The latest chapter in the fiercest and most decorated rivalry in European football will be played out when Real Madrid host Barcelona in Saturday's pre-Christmas clash.
Madrid are the reigning Spanish and European champions but Barca are threatening to resume their recent domestic dominance of the duel, sitting pretty at the top of LaLiga.
Neymar might have left the Clasico stage, while form and fitness issues afflict Karim Benzema and Gareth Bale, but Lionel Messi and Cristiano Ronaldo are primed to continue their perpetual battle for supremacy as the best footballers on the planet.
Barca boss Ernesto Valverde suffered back-to-back defeats to Madrid in the season-opening Supercopa de España and knows all too well that the history of this bitter feud is littered with stunning plot twists and unforgettable deeds.
Messi top of the table
Feliç Sant Jordi! Una, una camiseta, 2-3 i cap a casa. pic.twitter.com/tCYdy80F7g— Gerard Piqué (@3gerardpique) April 23, 2017
If Ronaldo is on target on Saturday, he will draw level with Madrid great Alfredo Di Stefano in second place on 18 goals. Di Stefano still far outstrips the four-time Ballon d'Or winner in terms of LaLiga goals in El Clasico with 14, while nine of Ronaldo's 17 overall have come in the Supercopa and Copa del Rey.
Next up is Raul (15), while two more Madrid heroes – Francisco Gento and Ferenc Puskas – have 14 alongside Barcelona's Cesar.
Longest winning runs and head-to-head record
Madrid churned out five consecutive LaLiga titles at the start of the 1960s and amassed their longest winning run against Barca in this period.
Between April 1962 and February 1965, Los Blancos won seven consecutive Clasicos. Barca came closest to matching this tally when Pep Guardiola won each of his first five games as head coach against Madrid.
The overall head-to-head in the rivalry is almost impossibly close, with Madrid holding 95 wins to Barcelona's 91, while the two heavyweights have finished honours even on 49 occasions.
'Cinco-Zero' and the biggest wins
An important part of El Clasico's historical narrative, certainly as far as Barcelona fans are concerned, is formed by 5-0 wins.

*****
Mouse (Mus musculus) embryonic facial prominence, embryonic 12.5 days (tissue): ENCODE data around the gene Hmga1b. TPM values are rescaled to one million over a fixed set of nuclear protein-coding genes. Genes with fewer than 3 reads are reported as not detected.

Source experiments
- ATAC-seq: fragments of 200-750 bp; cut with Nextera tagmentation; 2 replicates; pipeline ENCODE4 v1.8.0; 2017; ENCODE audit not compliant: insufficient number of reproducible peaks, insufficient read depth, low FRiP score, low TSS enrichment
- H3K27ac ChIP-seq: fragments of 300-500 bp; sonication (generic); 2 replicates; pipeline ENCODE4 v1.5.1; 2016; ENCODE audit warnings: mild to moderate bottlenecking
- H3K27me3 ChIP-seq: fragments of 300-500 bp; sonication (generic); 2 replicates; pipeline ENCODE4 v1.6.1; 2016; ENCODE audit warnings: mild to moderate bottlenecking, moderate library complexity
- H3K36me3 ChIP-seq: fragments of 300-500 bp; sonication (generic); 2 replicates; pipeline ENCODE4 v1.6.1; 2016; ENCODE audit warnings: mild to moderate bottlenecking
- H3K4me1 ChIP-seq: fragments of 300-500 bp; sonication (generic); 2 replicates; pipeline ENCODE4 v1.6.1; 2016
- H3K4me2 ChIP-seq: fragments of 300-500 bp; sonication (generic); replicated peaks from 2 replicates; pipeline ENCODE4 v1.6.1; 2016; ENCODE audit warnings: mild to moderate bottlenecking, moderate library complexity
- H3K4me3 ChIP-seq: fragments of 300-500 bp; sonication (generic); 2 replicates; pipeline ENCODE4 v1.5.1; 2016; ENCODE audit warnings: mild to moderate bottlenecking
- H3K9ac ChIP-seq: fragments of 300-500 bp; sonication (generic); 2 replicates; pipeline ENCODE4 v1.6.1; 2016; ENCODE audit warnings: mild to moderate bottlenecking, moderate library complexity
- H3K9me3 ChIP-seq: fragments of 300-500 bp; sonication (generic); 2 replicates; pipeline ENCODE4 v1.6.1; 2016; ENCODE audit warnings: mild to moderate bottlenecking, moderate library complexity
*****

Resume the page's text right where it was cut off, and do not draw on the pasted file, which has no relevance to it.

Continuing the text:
They won by this margin in 1935 and 1945, but the most famous "Cinco-Zero" came at the Santiago Bernabeu in February 1974, when the Dutch master Johan Cruyff inspired a seismic thrashing of Madrid on their own patch.
As coach of Barca, Cruyff led his "Dream Team" to a 5-0 Clasico win at Camp Nou in January 1994, although Madrid responded in kind with a 5-0 of their own 12 months later.
The symbolism was not hard to spot when ardent Cruyff disciple Guardiola oversaw a 5-0 thumping of Jose Mourinho's Madrid in November 2010.
Barca have twice bettered this famous margin in terms of goals scored, winning 7-2 in LaLiga in 1950 and 6-1 in the Copa seven years later.
Madrid still boast the two largest wins on the record books – 11-2 in June 1943 and 8-2 in February 1935.
Crossing the divide
Celebrated Denmark playmaker Michael Laudrup finished on the preferable side of each 5-0 derby in the 1990s after he swapped Barcelona for Madrid in 1994.
The vitriol reserved for Laudrup paled alongside that endured by Luis Figo when he moved from Catalonia to the capital in 2000 – a world-record transfer that infamously saw a pig's head thrown at the Portugal winger on his Camp Nou return.
Luis Enrique was a team-mate of Laudrup's at the Bernabeu but moved to Barca in 1996 for an enduring spell that would play a part in him returning for his decorated tenure as head coach.